By the end of the trip I reaslised, I am not a nomad, I am not a vagabond , I love to be home., so I go about trying to make a place home for a few days .. :), here's a perfect quote to end this journey... 

“Why do you go away? So that you can come back. So that you can see the place you came from with new eyes and extra colors. And the people there see you differently, too. Coming back to where you started is not the same as never leaving.” 
― Terry Pratchett, A Hat Full of Sky

Saturday, June 13, 2015


Sadness , when it comes
Sudden and unannounced.
Hold on a bit I say,
Trying old tricks to keep you at bay.

Park that thought,
While I quickly wrap up this act.
Distracting as ever before
Sweet nursing of open sores.

Hold on a bit I say,
Trying old tricks to keep you at bay.

I shall find you some time
But not today
Time is so short
And you are here to stay.

Hold on a bit I say,
Trying old tricks to keep you at bay.

Hiding beneath
That brilliant smile
No one knows,
What brings you alive

Hold on a bit I say,
Trying old tricks to keep you at bay.

On the stormy, rainy day
Or the silent Sunday.
The whispering of the leaves
Or the wordless balmy breeze .

Hold on a bit I say,
Trying old tricks to keep you at bay.

Sunday, March 29, 2015

I wait ..

I wait
For what , I do not know
With a heavy heart
And misty eyes
There isn't any answer
Waiting at the end of the night
There isn't any more reasoning to do
There isn't any warm smile
To melt the setting ice
There isn't any arm reaching out
To hold the me tight
There isn't any hug
To ward off the chill
No more words to set it right
It's hard to pretend
When reality  descend
It's comes crashing
Breaking bones
Crushing wind
Spilling blood
Ripping skin
Plucking eyes
Painful violent
It bites . It hurts. It kills
It stills .

Sunday, March 15, 2015

Singular musing..

Just met too many people over last few days who made my mind start on this line of thought. To be more specific all of them were men though this has nothing to do with gender. To be more precise the first thought came over the news of a dear colleagues mother being due for a heart surgery. I happen to know that he is very close to his mother which is not really a surprise..most people are close to their mothers. Anyway, moving on with my story, he is also single and 40 plus years of age. the thought that distressed me was what will he do if his mother doesn't survive it?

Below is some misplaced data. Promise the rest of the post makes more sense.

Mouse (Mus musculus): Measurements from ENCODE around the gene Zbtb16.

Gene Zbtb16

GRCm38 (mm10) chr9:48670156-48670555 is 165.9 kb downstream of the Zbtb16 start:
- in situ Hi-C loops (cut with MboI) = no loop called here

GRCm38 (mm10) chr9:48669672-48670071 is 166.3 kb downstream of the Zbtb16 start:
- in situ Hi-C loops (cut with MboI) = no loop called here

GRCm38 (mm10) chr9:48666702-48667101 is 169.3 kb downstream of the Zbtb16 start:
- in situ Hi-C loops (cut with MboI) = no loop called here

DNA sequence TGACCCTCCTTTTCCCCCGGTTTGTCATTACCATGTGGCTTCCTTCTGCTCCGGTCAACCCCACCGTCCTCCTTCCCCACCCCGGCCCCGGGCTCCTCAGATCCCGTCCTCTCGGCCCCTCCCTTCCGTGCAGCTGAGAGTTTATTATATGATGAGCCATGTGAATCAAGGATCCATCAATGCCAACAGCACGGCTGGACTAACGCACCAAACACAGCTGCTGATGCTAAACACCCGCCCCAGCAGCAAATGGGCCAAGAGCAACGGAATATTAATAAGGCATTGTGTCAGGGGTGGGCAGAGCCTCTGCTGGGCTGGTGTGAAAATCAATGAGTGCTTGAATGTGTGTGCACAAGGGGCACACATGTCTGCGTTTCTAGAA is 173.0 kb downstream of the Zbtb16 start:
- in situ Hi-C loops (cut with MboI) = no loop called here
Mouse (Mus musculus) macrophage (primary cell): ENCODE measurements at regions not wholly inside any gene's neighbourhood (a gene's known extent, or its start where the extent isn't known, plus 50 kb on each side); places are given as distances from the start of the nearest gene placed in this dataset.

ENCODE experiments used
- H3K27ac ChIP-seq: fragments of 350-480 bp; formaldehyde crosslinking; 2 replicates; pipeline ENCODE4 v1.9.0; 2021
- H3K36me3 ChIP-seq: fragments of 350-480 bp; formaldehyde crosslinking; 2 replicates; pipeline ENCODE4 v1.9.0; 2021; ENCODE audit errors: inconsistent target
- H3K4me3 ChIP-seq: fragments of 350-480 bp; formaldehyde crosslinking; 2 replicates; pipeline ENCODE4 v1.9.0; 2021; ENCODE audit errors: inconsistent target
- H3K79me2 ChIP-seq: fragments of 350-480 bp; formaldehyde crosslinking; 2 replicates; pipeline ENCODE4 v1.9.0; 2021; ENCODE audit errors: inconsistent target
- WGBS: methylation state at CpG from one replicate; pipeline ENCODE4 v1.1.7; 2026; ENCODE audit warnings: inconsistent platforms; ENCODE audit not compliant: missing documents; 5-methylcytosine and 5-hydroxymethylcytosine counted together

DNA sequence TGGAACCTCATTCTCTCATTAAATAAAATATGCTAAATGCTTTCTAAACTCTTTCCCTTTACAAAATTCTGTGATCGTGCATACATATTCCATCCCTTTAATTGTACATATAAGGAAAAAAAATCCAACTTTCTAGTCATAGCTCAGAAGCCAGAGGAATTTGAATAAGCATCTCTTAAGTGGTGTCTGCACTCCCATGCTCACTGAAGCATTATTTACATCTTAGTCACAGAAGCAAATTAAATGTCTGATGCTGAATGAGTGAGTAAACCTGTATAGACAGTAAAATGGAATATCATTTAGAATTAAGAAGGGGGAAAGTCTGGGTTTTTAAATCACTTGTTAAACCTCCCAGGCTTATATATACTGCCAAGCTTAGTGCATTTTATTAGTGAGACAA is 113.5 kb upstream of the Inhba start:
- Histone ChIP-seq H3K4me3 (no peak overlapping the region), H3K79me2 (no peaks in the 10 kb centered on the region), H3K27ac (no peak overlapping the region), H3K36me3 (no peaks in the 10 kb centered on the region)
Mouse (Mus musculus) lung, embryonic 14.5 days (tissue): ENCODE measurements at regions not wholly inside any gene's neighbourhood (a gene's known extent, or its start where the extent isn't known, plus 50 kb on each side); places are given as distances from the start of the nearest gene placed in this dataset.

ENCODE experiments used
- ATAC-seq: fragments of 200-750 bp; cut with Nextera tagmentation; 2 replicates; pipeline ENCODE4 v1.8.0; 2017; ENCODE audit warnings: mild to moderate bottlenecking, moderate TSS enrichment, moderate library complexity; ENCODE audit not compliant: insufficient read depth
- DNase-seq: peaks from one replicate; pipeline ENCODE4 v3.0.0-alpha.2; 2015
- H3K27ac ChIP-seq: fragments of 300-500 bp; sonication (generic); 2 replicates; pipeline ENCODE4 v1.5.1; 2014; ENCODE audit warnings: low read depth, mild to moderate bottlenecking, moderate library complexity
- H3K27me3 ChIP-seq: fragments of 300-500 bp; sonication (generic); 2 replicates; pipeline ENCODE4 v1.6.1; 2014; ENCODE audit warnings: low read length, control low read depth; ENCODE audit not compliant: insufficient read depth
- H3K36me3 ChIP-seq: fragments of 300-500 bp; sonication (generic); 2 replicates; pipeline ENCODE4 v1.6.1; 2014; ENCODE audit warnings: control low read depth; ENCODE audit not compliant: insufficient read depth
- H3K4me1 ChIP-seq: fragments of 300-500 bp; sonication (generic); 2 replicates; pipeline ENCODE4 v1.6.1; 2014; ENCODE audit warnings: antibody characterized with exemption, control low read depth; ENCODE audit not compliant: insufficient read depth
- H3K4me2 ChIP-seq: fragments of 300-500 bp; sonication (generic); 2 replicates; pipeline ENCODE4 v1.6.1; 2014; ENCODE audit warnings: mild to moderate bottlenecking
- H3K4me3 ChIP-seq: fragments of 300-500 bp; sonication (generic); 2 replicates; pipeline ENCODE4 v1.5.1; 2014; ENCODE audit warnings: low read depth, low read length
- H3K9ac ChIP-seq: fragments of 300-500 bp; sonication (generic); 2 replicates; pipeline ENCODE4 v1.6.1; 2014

Next I came know of a father who is 67 and wants to remarry .his wife is no more though he has full grown kids with their own set of kids. He has just mentioned it to his son, who is not talking it well.
And I spoke to a man who is retiring in another 2 yrs having worked at the same place for over 40 yrs . He too is single . Living alone. I asked him,what are his plans post retirement , he didn't share anything much and I got the feeling that I am asking a wrong question. He tried to tell me in few words without intruding that marriage is important and age makes one rigid.
And then there is someone who will turn 40 this year. single. Has resigned to the fact that it's too late to have kids as it will be irresponsible to do so, someone with his life style will not have a chance to provide good parenting for any child and the child will not get a childhood really, having to take care of his parent probably.
Hmm. That's too much for 2 days I say.
Though it's not all so gloomy. I met an award winning sculptor last month. He is77 and still pursuing his passion for at and traveling to workshops. My inspiration.
One would say at 32 I need not think so much. But I can't help but wonder what s in store for me. Art.Music and love I hope.

Saturday, November 8, 2014

Un titled

In the silent sigh
In the focusless stare
The skipped beat
With the one odd  ring
The long ride at the end
The familiar shadows
The light shining on the skin
They seem unknown
The sudden whiff
A Piece of music
A fleeting thought
The unspilt drop
Waiting at the brim
Unending climb
Whisperless sleep
What a nightmare of a dream !

Monday, July 21, 2014

Sailing on .

And I keep sailing on
With my wares and goods
Looking for land, where upon
I can throw my anchor in.
Weary and tired
The journey has been so long.
I wait
Looking upon the twinkling lights
Of the evening land
Life breathing and radiating
Calls me ashore.
Promises of love and all that in store.
Light breaks
Shining through the clouds
Excited to see a new ship
Waiting at the sea.
The day passes by
Discovering mysteries
Experiencing fantasies
Singing love songs
Breathing in the storms.
As the sun rolls on
To light up another land
And as I wonder
Do I drop my anchor on the sand
They tell me
What a good time we had
But like fantasies can't be realities
There's hardly space for niceties.
And I keep sailing on.